29. Robin says

    Erp, I’m glad to say we don’t have Primates at all in Scotland! The last one we had was Archbishop Paterson of Glasgow, who died in 1708.

  30. Robin, we don’t have Archbishops but we do have a Primate– right now +Idris, our Primus. Same role. Different title (though of course what it means to be a Primate will also vary from one place to another.)

  31. Robin says

    No, Kimberley – he ISN’T a Primate. He is merely first among equals and has no powers as a primate or metropolitan.

  32. So what would you use as the collective noun for Archbishops, Presiding Bishops, Primi (Primuses??), etc?

    I have always heard ‘primates’ as a simple short hand and have not assumed that it tells us anything about the form of governance in any particular province.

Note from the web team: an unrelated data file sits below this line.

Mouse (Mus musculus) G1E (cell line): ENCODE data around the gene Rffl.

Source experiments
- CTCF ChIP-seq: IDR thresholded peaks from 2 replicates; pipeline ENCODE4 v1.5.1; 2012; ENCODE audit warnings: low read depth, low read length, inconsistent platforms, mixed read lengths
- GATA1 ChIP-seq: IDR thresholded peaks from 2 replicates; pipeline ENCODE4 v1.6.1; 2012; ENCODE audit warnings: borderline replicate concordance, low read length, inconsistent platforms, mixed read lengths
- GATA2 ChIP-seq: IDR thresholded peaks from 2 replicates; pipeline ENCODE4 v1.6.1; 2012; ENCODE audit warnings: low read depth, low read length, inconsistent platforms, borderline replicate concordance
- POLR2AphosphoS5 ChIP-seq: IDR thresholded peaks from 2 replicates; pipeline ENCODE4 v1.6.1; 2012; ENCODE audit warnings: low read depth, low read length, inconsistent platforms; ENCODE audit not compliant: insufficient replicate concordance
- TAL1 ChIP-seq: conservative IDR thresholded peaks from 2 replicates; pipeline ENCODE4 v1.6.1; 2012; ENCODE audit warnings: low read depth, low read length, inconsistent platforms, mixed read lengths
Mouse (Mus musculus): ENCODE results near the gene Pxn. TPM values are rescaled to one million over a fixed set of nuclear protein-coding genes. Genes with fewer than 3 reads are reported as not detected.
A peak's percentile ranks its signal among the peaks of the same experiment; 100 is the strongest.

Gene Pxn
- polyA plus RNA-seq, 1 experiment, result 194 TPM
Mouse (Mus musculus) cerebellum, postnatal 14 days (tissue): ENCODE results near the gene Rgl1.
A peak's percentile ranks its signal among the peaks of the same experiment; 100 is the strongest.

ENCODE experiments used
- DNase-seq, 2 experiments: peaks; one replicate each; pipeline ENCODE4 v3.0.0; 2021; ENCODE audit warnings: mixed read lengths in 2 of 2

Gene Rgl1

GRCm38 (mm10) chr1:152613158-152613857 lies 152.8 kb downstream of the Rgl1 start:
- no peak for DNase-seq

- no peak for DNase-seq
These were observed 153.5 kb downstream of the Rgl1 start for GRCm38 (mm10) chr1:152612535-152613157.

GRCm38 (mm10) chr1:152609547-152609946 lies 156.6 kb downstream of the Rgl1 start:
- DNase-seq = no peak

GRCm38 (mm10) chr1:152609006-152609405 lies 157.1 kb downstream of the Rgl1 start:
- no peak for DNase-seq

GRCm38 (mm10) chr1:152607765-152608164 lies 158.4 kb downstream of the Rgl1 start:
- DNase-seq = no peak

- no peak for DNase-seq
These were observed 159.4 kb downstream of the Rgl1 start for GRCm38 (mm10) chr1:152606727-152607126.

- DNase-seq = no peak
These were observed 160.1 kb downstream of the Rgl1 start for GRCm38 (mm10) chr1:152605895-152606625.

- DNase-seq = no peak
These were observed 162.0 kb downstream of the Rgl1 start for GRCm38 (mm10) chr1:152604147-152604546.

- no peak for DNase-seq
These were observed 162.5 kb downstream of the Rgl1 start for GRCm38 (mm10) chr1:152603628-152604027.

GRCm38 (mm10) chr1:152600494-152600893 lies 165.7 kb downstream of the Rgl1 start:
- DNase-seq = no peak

33. Robin says

    Ah! But it does! +Idris is Primus (inter pares), but he’s no more a Primate than you or I. This is a delightful distinguishing feature of our Scottish Church. During the eighteenth and nineteenth centuries there were various suggestions and attempts to restore some kind of Metropolitan Bishop, but they came to nothing.

    As for a collective noun, I don’t know. I prefer not to think about such meetings!

Speak Your Mind